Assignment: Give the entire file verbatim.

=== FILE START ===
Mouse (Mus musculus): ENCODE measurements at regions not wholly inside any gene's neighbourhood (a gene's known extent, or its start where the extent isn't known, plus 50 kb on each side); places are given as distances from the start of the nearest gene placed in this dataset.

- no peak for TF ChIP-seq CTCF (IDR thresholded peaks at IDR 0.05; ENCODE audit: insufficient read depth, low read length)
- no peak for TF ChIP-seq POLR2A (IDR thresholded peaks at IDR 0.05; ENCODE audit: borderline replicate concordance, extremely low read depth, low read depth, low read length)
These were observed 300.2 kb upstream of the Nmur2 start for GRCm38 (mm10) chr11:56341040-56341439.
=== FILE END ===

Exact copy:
Mouse (Mus musculus): ENCODE measurements at regions not wholly inside any gene's neighbourhood (a gene's known extent, or its start where the extent isn't known, plus 50 kb on each side); places are given as distances from the start of the nearest gene placed in this dataset.

- no peak for TF ChIP-seq CTCF (IDR thresholded peaks at IDR 0.05; ENCODE audit: insufficient read depth, low read length)
- no peak for TF ChIP-seq POLR2A (IDR thresholded peaks at IDR 0.05; ENCODE audit: borderline replicate concordance, extremely low read depth, low read depth, low read length)
These were observed 300.2 kb upstream of the Nmur2 start for GRCm38 (mm10) chr11:56341040-56341439.